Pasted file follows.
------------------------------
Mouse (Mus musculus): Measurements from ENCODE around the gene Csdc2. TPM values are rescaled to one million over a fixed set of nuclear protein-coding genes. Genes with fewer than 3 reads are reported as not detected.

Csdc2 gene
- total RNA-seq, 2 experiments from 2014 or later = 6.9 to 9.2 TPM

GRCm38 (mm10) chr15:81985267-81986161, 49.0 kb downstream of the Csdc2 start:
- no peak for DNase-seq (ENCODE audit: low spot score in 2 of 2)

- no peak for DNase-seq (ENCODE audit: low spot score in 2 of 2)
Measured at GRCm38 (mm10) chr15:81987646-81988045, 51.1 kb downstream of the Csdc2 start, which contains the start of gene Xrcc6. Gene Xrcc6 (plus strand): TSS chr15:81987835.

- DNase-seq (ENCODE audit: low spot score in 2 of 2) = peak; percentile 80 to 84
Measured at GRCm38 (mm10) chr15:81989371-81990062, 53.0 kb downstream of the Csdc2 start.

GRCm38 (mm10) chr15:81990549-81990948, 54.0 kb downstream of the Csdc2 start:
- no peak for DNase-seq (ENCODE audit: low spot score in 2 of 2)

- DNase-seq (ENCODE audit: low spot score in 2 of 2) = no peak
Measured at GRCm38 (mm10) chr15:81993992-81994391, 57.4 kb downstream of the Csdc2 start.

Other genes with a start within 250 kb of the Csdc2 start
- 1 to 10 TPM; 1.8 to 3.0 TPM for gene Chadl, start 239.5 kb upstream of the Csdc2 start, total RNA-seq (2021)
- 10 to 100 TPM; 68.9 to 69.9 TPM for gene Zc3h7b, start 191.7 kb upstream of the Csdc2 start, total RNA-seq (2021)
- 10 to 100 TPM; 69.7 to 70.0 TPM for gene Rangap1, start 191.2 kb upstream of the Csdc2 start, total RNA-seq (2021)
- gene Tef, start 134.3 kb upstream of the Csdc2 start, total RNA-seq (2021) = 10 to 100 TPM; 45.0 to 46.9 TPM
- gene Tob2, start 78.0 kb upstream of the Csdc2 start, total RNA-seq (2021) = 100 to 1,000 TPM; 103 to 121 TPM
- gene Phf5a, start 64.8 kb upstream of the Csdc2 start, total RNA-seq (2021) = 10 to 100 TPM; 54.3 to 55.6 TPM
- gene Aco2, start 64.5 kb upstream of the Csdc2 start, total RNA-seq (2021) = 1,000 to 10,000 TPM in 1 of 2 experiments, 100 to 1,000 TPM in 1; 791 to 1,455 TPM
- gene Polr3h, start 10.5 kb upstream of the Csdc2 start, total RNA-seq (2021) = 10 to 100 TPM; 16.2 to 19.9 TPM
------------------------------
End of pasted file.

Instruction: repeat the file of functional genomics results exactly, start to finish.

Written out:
Mouse (Mus musculus): Measurements from ENCODE around the gene Csdc2. TPM values are rescaled to one million over a fixed set of nuclear protein-coding genes. Genes with fewer than 3 reads are reported as not detected.

Csdc2 gene
- total RNA-seq, 2 experiments from 2014 or later = 6.9 to 9.2 TPM

GRCm38 (mm10) chr15:81985267-81986161, 49.0 kb downstream of the Csdc2 start:
- no peak for DNase-seq (ENCODE audit: low spot score in 2 of 2)

- no peak for DNase-seq (ENCODE audit: low spot score in 2 of 2)
Measured at GRCm38 (mm10) chr15:81987646-81988045, 51.1 kb downstream of the Csdc2 start, which contains the start of gene Xrcc6. Gene Xrcc6 (plus strand): TSS chr15:81987835.

- DNase-seq (ENCODE audit: low spot score in 2 of 2) = peak; percentile 80 to 84
Measured at GRCm38 (mm10) chr15:81989371-81990062, 53.0 kb downstream of the Csdc2 start.

GRCm38 (mm10) chr15:81990549-81990948, 54.0 kb downstream of the Csdc2 start:
- no peak for DNase-seq (ENCODE audit: low spot score in 2 of 2)

- DNase-seq (ENCODE audit: low spot score in 2 of 2) = no peak
Measured at GRCm38 (mm10) chr15:81993992-81994391, 57.4 kb downstream of the Csdc2 start.

Other genes with a start within 250 kb of the Csdc2 start
- 1 to 10 TPM; 1.8 to 3.0 TPM for gene Chadl, start 239.5 kb upstream of the Csdc2 start, total RNA-seq (2021)
- 10 to 100 TPM; 68.9 to 69.9 TPM for gene Zc3h7b, start 191.7 kb upstream of the Csdc2 start, total RNA-seq (2021)
- 10 to 100 TPM; 69.7 to 70.0 TPM for gene Rangap1, start 191.2 kb upstream of the Csdc2 start, total RNA-seq (2021)
- gene Tef, start 134.3 kb upstream of the Csdc2 start, total RNA-seq (2021) = 10 to 100 TPM; 45.0 to 46.9 TPM
- gene Tob2, start 78.0 kb upstream of the Csdc2 start, total RNA-seq (2021) = 100 to 1,000 TPM; 103 to 121 TPM
- gene Phf5a, start 64.8 kb upstream of the Csdc2 start, total RNA-seq (2021) = 10 to 100 TPM; 54.3 to 55.6 TPM
- gene Aco2, start 64.5 kb upstream of the Csdc2 start, total RNA-seq (2021) = 1,000 to 10,000 TPM in 1 of 2 experiments, 100 to 1,000 TPM in 1; 791 to 1,455 TPM
- gene Polr3h, start 10.5 kb upstream of the Csdc2 start, total RNA-seq (2021) = 10 to 100 TPM; 16.2 to 19.9 TPM